The White Man’s Burden: The United States & The Philippine Islands, 1899

TitleThe White Man’s Burden: The United States & The Philippine Islands, 1899
Publication TypeMiscellaneous
Year of Publication1929
AuthorsKipling, Rudyard
Place PublishedNew York

"The White Man's Burden: The United States and the Philippine Islands" (1899), by Rudyard Kipling, is a poem about the Philippine–American War (1899–1902), in which he invites the United States to assume colonial control of that country.[1]

Originally, Kipling wrote the poem for the Diamond Jubileecelebration of Queen Victoria's reign (1837–1901), but it was exchanged for the poem "Recessional", also by Kipling. Later, he rewrote "The White Man's Burden" to address and encourage the American colonization of the Philippine Islands, a Pacific Ocean archipelago conquered from Imperial Spain, in the three-month Spanish–American War (1898).[2][3][4]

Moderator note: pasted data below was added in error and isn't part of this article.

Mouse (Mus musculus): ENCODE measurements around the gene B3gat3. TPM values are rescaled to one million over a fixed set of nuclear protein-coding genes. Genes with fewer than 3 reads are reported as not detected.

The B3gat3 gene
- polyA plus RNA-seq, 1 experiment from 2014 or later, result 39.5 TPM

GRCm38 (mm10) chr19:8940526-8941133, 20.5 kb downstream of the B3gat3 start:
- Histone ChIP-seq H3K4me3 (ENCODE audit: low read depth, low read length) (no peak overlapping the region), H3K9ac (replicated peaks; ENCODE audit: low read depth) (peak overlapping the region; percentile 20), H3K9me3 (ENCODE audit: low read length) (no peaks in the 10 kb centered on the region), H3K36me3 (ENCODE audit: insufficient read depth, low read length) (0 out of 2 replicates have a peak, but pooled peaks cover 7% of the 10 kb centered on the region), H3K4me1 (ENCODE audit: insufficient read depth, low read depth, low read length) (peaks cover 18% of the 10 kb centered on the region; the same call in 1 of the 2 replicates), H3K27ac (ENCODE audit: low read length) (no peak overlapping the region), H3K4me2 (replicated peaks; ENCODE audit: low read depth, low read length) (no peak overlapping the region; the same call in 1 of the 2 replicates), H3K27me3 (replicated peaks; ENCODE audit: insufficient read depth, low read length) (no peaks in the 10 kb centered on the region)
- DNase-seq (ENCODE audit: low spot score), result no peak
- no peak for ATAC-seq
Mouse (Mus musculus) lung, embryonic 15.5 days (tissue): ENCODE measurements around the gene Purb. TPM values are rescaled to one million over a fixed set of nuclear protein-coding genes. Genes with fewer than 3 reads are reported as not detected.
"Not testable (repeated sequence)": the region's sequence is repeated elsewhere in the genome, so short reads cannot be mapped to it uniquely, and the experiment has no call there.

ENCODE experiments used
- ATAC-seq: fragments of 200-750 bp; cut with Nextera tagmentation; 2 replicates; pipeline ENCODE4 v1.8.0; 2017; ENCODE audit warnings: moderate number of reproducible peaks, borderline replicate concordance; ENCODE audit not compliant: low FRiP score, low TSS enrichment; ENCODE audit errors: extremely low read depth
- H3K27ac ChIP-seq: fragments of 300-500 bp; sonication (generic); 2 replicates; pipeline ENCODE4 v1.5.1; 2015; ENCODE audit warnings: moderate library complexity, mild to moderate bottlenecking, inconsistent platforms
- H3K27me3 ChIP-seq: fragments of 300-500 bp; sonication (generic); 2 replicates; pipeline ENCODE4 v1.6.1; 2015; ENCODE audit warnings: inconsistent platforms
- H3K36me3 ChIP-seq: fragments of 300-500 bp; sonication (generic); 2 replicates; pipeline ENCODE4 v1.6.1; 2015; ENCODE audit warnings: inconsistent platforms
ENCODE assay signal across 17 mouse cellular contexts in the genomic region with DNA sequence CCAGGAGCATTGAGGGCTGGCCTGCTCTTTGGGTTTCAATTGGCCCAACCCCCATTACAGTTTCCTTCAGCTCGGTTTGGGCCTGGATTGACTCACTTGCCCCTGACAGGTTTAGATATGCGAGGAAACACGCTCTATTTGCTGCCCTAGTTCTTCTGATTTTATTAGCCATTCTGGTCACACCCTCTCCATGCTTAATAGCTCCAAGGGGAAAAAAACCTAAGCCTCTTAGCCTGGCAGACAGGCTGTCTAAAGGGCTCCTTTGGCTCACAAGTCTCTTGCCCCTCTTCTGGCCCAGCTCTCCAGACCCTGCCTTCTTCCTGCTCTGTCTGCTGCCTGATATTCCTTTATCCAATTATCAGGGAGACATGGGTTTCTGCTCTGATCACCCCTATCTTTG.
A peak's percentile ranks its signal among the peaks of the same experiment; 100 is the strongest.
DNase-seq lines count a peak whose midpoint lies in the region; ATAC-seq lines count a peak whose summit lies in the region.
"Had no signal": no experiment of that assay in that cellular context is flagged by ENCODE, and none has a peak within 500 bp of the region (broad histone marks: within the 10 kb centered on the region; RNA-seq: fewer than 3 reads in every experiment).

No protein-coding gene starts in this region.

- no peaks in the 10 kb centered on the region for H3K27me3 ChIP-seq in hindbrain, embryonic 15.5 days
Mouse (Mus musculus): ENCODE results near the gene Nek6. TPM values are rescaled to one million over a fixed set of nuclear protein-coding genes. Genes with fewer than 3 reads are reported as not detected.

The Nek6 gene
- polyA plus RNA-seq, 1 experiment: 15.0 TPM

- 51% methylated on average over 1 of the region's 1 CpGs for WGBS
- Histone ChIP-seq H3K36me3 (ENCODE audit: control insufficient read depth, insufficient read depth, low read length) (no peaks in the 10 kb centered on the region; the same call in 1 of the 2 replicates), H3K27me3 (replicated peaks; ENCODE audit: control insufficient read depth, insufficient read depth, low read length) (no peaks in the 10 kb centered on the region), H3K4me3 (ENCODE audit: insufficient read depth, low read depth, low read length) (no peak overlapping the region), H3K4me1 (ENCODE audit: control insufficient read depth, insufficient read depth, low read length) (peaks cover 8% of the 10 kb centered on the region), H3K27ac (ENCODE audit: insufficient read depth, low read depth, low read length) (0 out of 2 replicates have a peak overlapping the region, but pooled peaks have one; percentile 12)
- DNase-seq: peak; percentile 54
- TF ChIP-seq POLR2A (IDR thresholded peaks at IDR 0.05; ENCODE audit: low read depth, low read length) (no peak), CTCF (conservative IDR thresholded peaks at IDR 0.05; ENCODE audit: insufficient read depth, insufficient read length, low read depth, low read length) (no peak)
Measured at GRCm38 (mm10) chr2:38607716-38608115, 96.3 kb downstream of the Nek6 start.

In the poem, Kipling exhorts the reader and the listener to embark upon the enterprise of empire, yet gives somber warning about the costs involved;[5] nonetheless, American imperialistsunderstood the phrase The white man's burden to justify imperialism as a noble enterprise of civilization, conceptually related to the American philosophy of Manifest Destiny.[6][7][8][9]

The title and themes of "The White Man's Burden" ostensibly make the poem about Eurocentric racism and about the belief of the Western world that industrialization is the way to civilise the Third World. (Wikipedia)

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